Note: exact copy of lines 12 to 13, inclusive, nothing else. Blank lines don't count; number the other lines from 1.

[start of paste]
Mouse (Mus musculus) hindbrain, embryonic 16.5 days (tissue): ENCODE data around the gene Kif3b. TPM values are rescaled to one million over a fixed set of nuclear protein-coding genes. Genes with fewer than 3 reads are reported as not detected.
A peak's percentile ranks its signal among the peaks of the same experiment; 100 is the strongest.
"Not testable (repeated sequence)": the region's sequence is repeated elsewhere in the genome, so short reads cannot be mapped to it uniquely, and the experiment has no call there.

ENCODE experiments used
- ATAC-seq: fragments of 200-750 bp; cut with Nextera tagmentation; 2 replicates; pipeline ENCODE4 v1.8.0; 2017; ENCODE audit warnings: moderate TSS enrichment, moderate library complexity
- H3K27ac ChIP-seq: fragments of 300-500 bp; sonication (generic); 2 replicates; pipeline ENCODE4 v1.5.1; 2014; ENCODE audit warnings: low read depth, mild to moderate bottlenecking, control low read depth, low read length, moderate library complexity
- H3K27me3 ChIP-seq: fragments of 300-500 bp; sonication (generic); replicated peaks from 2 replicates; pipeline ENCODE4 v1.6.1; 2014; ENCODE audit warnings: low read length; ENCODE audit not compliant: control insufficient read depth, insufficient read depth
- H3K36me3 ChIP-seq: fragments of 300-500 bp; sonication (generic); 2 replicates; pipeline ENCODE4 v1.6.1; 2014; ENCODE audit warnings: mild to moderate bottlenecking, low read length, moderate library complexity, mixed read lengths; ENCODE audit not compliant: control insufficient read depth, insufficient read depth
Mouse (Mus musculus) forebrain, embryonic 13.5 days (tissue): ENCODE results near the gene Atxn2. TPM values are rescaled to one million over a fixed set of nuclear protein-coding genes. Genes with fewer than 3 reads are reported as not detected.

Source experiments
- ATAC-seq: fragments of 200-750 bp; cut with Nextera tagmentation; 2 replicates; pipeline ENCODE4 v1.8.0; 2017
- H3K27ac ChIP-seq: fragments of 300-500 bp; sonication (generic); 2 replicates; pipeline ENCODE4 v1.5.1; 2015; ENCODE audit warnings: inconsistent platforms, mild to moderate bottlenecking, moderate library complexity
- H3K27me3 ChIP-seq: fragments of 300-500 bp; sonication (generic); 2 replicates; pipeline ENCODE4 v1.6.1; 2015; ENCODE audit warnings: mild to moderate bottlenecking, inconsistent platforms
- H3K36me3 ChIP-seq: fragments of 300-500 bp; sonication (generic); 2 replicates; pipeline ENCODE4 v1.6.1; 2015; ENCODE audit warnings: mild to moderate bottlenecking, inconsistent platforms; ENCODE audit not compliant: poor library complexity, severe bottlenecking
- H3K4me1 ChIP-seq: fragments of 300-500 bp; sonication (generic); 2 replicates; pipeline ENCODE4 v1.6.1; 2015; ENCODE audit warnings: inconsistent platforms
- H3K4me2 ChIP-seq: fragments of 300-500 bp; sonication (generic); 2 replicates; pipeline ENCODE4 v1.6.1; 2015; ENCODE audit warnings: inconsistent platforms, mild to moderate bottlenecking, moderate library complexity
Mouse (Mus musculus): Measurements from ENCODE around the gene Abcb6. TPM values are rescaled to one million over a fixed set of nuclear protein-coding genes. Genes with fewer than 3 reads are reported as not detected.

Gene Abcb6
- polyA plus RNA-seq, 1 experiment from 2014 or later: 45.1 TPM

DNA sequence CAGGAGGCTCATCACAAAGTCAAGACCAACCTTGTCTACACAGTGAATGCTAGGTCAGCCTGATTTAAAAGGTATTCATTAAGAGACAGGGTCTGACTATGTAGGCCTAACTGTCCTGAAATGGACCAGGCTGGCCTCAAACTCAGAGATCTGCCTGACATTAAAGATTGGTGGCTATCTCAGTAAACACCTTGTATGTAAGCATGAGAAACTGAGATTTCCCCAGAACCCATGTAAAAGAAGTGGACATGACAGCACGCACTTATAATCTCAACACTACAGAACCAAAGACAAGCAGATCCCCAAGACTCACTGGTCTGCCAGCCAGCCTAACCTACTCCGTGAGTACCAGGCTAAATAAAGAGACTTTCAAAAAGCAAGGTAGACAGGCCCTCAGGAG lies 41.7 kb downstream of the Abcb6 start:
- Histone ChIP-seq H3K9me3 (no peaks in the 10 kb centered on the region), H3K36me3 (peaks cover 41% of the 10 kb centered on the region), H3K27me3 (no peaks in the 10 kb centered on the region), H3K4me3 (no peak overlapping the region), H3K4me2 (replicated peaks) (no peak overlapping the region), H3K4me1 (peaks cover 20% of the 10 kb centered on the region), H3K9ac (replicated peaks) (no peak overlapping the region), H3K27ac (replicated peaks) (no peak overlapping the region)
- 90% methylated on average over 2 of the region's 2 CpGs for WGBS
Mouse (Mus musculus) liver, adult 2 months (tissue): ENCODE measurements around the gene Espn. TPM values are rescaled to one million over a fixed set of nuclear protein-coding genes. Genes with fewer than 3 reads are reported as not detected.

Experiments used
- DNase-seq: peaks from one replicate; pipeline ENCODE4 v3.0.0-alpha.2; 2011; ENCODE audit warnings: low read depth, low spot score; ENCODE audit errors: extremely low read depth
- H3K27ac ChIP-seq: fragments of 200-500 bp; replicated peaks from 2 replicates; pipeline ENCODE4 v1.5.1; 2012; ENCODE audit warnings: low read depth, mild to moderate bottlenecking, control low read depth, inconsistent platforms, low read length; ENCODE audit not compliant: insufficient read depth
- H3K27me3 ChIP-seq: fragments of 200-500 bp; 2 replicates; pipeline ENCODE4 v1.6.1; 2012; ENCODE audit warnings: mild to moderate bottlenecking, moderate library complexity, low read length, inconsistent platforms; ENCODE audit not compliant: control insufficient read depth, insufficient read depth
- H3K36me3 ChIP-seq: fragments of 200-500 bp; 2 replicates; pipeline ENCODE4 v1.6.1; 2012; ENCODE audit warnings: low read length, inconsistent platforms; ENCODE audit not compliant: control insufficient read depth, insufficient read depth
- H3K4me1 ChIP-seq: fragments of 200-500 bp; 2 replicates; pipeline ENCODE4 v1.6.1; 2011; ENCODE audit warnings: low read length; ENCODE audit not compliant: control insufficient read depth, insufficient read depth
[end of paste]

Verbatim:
- H3K27ac ChIP-seq: fragments of 300-500 bp; sonication (generic); 2 replicates; pipeline ENCODE4 v1.5.1; 2015; ENCODE audit warnings: inconsistent platforms, mild to moderate bottlenecking, moderate library complexity
- H3K27me3 ChIP-seq: fragments of 300-500 bp; sonication (generic); 2 replicates; pipeline ENCODE4 v1.6.1; 2015; ENCODE audit warnings: mild to moderate bottlenecking, inconsistent platforms